By Chip Chandler — Digital Content Producer
If you want to get Victoria Nivison-Todd riled up, just suggest Wildcat Bluff Nature Center is "just a bunch of dusty trails."
Nivison-Todd, the center's executive director, recently overheard a teacher use that phrase in wondering why he should take his students to the center. And in recounting the episode, she ... well, she got a little passionate.
"It's getting them outside where they can be in the air, where they can get their hands dirty. Where they can see everything from the tiniest insects on the plants to the hawks overhead that are going to feed on all of the things in that (life) cycle. ... Where they can look over the overlook and see almost 200-year-old wagon tracks from the wagons that took people to Santa Fe, because people always went shopping in Santa Fe. ... They can talk about a day in the life of a settler, about a kid their age who was on the trail with their parents.
"I get excited, can you tell?"
The nature center — which survives on donations, admission fees and memberships — has been engendering that kind of excitement from visitors and staff for a quarter century. Now, Wildcat Bluff will celebrate its 25th anniversary with a Friday dinner party at Starlight Canyon Bed and Breakfast, 100 Brentwood Road. Admission is $100.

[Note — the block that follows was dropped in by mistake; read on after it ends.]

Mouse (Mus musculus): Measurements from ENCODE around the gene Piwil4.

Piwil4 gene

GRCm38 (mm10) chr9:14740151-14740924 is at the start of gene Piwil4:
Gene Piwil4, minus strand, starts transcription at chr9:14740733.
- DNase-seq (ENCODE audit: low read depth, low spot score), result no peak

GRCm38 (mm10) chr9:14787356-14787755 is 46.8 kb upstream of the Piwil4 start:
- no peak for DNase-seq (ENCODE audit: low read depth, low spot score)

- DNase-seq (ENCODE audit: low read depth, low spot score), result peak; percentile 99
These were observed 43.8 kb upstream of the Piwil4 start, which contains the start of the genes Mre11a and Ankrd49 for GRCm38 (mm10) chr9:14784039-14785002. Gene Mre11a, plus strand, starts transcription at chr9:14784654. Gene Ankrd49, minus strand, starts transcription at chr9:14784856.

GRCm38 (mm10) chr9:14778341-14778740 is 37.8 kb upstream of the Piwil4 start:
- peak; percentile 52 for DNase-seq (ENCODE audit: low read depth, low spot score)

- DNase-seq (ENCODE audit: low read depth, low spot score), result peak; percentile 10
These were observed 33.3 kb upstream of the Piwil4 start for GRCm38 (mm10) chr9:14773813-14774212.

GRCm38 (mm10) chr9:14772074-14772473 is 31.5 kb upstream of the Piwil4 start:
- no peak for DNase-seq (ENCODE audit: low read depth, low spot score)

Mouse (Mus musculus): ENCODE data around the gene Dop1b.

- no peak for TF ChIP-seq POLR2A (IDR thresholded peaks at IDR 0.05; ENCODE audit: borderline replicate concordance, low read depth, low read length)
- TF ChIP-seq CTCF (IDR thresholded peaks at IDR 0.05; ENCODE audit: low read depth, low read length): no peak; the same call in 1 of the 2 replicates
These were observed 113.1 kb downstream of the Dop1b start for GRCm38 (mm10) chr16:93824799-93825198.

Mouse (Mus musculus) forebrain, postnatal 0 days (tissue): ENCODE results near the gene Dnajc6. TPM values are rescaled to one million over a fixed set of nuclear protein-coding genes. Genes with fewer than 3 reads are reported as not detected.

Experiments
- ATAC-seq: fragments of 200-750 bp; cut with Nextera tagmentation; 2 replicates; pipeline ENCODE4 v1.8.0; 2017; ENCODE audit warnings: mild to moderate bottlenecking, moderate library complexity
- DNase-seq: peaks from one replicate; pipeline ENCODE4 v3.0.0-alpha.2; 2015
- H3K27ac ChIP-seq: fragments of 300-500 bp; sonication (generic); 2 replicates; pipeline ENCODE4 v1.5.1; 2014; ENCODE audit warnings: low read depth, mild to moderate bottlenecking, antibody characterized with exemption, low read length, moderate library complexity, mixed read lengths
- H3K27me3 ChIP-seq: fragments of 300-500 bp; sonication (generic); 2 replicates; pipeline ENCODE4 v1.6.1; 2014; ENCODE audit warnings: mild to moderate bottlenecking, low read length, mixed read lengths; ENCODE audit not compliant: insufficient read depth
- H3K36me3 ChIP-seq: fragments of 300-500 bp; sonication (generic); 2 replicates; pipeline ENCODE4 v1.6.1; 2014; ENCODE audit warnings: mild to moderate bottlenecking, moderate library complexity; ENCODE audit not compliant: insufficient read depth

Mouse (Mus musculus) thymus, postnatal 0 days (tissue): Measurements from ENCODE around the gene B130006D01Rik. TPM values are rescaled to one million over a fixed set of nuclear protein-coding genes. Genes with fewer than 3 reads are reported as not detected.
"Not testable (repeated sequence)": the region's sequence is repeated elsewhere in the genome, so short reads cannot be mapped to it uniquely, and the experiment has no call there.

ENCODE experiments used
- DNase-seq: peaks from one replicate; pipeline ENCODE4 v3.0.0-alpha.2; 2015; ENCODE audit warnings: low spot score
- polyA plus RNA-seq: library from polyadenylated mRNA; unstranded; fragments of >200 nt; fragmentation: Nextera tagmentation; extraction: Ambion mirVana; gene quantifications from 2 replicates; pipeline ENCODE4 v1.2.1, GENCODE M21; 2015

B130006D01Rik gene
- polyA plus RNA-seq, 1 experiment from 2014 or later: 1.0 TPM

The center was founded by Mary Emeny, Judy Spurlock, Ann Crouch and Charlene Barnard in 1992. The women were hoping to preserve a historically and ecologically significant area of land as Amarillo continued growing to the north and east.
"It was right in the growth pattern of Amarillo," Emeny said.
The area — a branch of the historic Santa Fe Trail where wagon ruts are still visible today — was named by early cowboys for a den of wildcats that lived under the bluff, according to the Texas Heritage Trails Program. It features more than 600 acres of rolling grasslands with 5.3 miles of hiking trails.
It's not just a place to hike, though.
"It's really important for people to have an opportunity to understand the ecosystem in which we live. Someone, I don't know who, once said that if you don't know where you are, you don't know who you are," Emeny said. "There's some validity to that in terms of being able to live consciously and respectfully in the environment you inhabit.
"We can spend our lives in an environment and not know anything about it, and that's not healthy for us or for the environment, and we wanted to help change that."
The party will begin at 6 p.m. with music by Amarillo folk singer Mike Fuller and continue with dinner by Joe's Catering and music by Amarillo country band Next to Kin at 7 p.m. Festivities also will include a silent auction, a bar and a specialty cocktail, Sunset at the Bluff.